The sitters for Episode 5 are all actor and actresses - with a big Line of Duty presence!
  • Kelly McDonald - a Scottish actress best know for her parts in Transporting, Gosford Park and Line of Duty, season 6
  • Hugh Skinner - an English actor best known latterly for Fleabag and The Windsors
  • Polly Walker - an English Actress who has also featured in Line of Duty (as Gill Biggeloe in series 3 and 5) and starred as Lady Featherington in Bridgerton

THE SELF PORTRAITS


The best view of the Self Portraits came at the Judges chat at half time

Judges stand in front of the self portraits - so you can gauge relative size


There was one self portrait which stood out for me in term of its ambition and cleverness. I'm wondering if people got all the allusions in the painting. 

I thought Ruth Swain would have really had to mess it up not to get shortlisted - on the strength of that painting alone.....

Self Portrait by Ruth Swain - after Normal Rockwell



THEMES in Episode 5

Episode 5 of Portrait Artist of the Year

What to do if you get the centre spot


Being in the centre is no fun. You've got the sitter staring straight at you. 

A lot of artists prefer a three-quarters view - which is why you sometimes see so many people working from their digital devices. They hate what's in front of them in terms of composition of a portrait - so they take their digital device and go and find another / better one.

I personally think all sitters should be encouraged to stare at something in-between the artist in the centre and one of the outer artist. That way everybody gets some profile.

Backgrounds to the sitters


Enough with the segment where one of the Judge explains the reason for the colour of the background.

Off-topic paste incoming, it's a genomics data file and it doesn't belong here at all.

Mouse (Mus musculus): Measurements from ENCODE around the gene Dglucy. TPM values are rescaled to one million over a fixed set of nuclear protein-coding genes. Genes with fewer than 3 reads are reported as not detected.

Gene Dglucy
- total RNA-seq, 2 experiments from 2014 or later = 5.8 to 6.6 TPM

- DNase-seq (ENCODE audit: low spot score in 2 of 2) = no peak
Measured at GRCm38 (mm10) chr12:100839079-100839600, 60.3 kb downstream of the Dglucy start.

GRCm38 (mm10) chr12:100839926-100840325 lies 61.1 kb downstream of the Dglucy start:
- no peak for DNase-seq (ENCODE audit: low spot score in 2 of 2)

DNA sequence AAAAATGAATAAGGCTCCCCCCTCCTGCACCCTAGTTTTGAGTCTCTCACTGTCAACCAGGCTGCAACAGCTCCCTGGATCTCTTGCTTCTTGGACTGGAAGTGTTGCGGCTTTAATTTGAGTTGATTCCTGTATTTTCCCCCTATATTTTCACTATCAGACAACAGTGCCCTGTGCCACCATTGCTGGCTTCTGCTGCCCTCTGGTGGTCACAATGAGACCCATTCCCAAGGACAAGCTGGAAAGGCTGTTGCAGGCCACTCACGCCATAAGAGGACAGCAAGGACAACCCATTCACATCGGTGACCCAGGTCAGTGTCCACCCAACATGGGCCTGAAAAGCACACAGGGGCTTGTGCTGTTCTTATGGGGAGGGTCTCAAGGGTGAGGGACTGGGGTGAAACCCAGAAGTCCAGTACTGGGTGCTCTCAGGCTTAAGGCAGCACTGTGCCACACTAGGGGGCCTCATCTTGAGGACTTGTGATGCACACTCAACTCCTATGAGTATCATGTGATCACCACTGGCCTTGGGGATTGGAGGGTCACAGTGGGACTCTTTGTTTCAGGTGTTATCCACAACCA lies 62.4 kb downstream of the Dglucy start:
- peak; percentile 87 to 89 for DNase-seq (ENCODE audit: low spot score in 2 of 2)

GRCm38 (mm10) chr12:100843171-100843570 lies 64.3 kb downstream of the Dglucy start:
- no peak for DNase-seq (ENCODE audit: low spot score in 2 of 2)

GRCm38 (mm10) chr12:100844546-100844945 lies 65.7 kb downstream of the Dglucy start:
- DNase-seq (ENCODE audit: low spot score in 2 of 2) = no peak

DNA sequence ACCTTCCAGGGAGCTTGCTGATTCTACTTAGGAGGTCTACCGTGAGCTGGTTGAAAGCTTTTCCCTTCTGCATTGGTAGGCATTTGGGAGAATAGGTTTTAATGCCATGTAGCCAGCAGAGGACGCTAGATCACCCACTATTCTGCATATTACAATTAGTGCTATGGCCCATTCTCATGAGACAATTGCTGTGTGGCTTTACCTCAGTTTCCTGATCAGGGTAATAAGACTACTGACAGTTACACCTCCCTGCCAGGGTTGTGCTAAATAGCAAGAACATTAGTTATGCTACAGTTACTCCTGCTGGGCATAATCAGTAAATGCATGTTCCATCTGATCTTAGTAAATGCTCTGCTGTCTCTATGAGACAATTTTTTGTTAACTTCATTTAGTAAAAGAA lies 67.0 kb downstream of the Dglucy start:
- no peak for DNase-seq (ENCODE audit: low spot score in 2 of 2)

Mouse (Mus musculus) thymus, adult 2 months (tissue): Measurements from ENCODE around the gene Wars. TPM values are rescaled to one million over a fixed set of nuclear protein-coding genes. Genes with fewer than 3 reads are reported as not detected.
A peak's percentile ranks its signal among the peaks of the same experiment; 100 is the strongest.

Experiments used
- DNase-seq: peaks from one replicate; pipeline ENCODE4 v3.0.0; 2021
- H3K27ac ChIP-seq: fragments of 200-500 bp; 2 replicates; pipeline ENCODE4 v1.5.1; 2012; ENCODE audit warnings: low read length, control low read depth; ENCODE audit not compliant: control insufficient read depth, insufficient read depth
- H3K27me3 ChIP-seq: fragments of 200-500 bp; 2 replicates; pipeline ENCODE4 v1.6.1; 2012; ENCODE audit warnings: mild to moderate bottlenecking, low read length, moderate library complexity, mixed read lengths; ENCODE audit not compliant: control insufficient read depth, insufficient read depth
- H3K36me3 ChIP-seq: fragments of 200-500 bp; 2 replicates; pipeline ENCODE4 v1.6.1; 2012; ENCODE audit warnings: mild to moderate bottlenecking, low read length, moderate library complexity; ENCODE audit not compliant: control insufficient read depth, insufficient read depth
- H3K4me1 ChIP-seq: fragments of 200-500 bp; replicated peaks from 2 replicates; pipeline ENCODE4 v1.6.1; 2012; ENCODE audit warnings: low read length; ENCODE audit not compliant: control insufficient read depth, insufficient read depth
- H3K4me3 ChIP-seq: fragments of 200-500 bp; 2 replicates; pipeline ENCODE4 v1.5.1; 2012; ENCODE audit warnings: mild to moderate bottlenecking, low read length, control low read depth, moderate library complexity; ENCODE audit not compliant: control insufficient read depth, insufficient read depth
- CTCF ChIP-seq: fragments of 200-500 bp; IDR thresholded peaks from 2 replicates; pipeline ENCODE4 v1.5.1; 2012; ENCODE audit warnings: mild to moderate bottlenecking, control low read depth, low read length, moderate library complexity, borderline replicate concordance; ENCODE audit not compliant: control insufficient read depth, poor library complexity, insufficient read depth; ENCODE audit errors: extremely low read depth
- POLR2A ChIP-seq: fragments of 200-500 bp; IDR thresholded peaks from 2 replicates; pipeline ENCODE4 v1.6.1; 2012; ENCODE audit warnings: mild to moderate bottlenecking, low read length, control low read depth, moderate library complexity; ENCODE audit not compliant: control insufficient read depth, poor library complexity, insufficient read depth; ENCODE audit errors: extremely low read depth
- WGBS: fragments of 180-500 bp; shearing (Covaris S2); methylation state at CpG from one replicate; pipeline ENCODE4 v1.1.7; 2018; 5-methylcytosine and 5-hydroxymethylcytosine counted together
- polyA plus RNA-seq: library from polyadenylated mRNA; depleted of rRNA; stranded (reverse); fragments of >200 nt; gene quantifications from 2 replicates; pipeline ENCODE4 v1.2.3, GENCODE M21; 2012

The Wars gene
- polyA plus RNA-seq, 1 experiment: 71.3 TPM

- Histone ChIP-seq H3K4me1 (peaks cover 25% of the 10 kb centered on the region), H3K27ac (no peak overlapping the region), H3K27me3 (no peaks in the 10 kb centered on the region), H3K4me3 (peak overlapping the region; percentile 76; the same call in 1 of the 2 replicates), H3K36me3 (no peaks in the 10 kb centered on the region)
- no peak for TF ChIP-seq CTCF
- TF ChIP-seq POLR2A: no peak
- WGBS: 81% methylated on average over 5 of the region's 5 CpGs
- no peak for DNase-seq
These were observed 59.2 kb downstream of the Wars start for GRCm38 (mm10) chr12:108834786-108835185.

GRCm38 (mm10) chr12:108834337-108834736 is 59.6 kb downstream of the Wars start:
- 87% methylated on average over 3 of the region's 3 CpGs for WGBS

At least we've got them to a point where it's a plain colour or sequence of related colours.

Let's not go all arty farty about those AWFUL backgrounds! Especially not when some of the colour bore absolutely no real relationship with leaves (the "supposed" theme for this week's colours)

Plus who tells the sitter to link colours of their dress to the colour of the background?

It would be a much bigger challenge to leave the background a white or neutral midtown colour - and the see how the artists handle the background. 

The benefit then would we wouldn't get individual artists completely ruining their artwork by adding in a background in a vile colour.


Plain backgrounds to sitter - coloured or white?

I think some painters add colour late in the day to make the portrait - which might be rather pale - jump off the support. I'm not sure it's always a good idea. It's very definitely NOT a good idea to be guided by the awful colour that's behind the sitter this week!

Some painters definitely leave their backgrounds alone and allow them to be the colour of the support. This can give the portrait paintings a very contemporary edge.

For me with a short portrait the key decisions are influenced by answering these questions:
  • how does painting a background in a limited time frame tell the Judges how good I am an painting portraits?
  • Will adding a colour help or swamp the head that's been painted?
  • Is there a way I can test what adding a colour to the background might do for the portrait?
  • Are flat backgrounds better than ones where paint has been applied in a much more relaxed manner?

Working slowly - and the need to finish within the time


Artists who work slowly put the newbie jeebies up the Judges - who start to worry about whether their favourites will actually finish their portraits!

I love the way they all turn to one another and discuss how some of the artists need to speed up - as opposed to giving some feedback to the artists - in a neutral way - e.g. an announcement at half time - before they start up again
We'd like to suggest that some of you need to review whether you are managing your time effectively - and whether you are going finish.